December 2, 2018
My Nikon Z7 Makes Me Happy!
After living with the Nikon Z7 for a few months now and having put it through its paces on a few wedding and engagement shoots, I figured it was a good time for a proper review. If you would rather skip the chatter, read the breakdown.
Just a heads up, this post will not be a head to head or a tech-heavy review. I’ll be sharing my personal experience as a full-time professional wedding photographer with over 15 years shooting digital with a Nikon D5 and D850. I don’t do video, so I apologize if you are hoping from insight from that aspect.
So, how good is the Nikon Z7 really?
Right off the bat—Nikon’s Z7 does make me happy! It’s a solid piece of equipment that’s professional and ready to go to work right out of the box.
I have always believed that “gear does not make the photographer, but the photographer can make use of the gear”. Gear for me is just a tool that gets a job done. I don’t believe that any specific brand is better than another or mirrorless is the best revolution in photography. I love that fact that there is healthy competition and we, the users, are the winners. Nikon and Canon having made a move into mirrorless isn’t a game changer for me—It’s an evolution of a tool. Bottom line, picking the right tool for the job is more important than having the latest tool.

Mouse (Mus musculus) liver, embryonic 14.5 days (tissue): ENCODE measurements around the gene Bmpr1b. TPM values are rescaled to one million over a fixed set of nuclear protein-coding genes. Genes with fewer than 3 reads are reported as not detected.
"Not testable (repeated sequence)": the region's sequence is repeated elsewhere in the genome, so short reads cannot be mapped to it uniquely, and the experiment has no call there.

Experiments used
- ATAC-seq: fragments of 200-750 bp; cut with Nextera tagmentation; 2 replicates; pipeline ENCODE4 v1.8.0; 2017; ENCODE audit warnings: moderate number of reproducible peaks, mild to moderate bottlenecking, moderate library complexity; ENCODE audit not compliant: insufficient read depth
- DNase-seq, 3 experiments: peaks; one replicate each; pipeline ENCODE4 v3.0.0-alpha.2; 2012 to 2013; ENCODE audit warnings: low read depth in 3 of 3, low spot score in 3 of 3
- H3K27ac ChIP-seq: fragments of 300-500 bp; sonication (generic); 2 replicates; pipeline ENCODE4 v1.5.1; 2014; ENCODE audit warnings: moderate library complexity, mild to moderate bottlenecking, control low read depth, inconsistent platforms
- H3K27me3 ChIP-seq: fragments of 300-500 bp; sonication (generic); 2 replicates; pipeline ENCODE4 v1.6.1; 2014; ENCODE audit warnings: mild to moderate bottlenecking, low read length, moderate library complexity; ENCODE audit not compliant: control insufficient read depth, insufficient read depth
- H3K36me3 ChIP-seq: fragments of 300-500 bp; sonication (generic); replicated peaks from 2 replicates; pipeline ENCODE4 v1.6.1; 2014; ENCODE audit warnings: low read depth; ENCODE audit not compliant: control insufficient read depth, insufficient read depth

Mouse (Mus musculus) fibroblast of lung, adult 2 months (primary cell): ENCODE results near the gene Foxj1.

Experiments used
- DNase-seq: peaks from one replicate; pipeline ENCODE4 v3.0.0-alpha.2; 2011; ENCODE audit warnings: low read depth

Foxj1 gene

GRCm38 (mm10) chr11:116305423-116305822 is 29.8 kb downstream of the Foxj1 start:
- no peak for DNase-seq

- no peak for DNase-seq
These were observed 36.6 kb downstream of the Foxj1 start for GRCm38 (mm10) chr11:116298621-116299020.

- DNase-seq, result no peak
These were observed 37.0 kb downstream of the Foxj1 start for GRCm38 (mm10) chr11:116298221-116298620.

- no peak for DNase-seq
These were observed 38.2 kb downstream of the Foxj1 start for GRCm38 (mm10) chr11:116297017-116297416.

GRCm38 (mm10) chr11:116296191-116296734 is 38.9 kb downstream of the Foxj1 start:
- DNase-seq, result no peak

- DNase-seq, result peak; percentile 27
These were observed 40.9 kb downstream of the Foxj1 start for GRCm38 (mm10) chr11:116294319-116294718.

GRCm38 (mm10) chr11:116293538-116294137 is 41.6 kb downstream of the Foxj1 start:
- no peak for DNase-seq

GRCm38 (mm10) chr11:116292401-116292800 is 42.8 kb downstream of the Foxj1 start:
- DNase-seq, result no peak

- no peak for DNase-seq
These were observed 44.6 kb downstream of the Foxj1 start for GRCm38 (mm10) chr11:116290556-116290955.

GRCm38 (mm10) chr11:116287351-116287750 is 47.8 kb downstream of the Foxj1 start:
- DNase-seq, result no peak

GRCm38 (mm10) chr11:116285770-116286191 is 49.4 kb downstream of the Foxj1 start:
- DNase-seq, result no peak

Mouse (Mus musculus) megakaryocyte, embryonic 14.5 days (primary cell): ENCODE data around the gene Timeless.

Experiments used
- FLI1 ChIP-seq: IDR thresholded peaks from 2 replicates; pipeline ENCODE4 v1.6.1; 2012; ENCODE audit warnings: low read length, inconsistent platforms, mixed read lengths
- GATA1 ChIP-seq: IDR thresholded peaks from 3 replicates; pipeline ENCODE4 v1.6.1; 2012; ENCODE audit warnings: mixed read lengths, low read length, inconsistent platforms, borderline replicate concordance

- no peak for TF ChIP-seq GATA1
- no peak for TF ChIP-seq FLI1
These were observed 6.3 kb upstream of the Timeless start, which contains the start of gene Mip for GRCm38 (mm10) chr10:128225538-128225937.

What’s impressive about Nikon’s new Z series is that for me, it feels immediately familiar to my Nikon-trained hands. The same can be said for those Canon shooters who look at Canons new EOS R mirrorless. As I sit here writing, the Z7 is right in from of me. Picking up the camera without even looking, I know where to “feel” for my controls like the exposure compensation button or the D-Pad on the back to move my focus points around. All of the symbols are in Nikon, and all make sense to me. Seems like a little thing, but already knowing the camera and menu system means the camera will get out of my way and allow me to just shoot.
Now, if you don’t already know the wonders of a mirrorless camera, let me share. First of all, mirrorless, in general, is just like any other camera. My good friend, Frederick Van Johnson of This Week In Photo likes to say, “Cameras just capture photons”. So basically, all photon capturing boxes are the same and the difference is the features built around the photon trap. Simply put, mirrorless is no better than a DSLR at capturing photons. The most prominent feature of mirrorless for me is the live viewfinder. It’s amazing!!! It would only be fair to mention that Panasonic, Olympus, and Fuji, as well as a few others, have been doing the mirrorless photon capturing for a while now. So it’s not entirely new, it’s just gaining more momentum. I feel that important to mention because I see out in the world that there is a fever for mirrorless. It’s pretty cool for sure, but it’s not a genie bottle and doesn’t grant wishes. It’s a tool.
So why even consider mirrorless you might ask? Size and weight can be an advantage, however, if you add a booster and fast glass, you won’t really save much on weight—It’s a give and take. Image stabilization is another considerable advantage in mirrorless bodies. Having in-body stabilization with up to 5 stops reduction is huge, and with the Z series adapter, that means even your non-stabilized lenses can benefit. Lastly, my favorite mirrorless feature by far is the live viewfinder.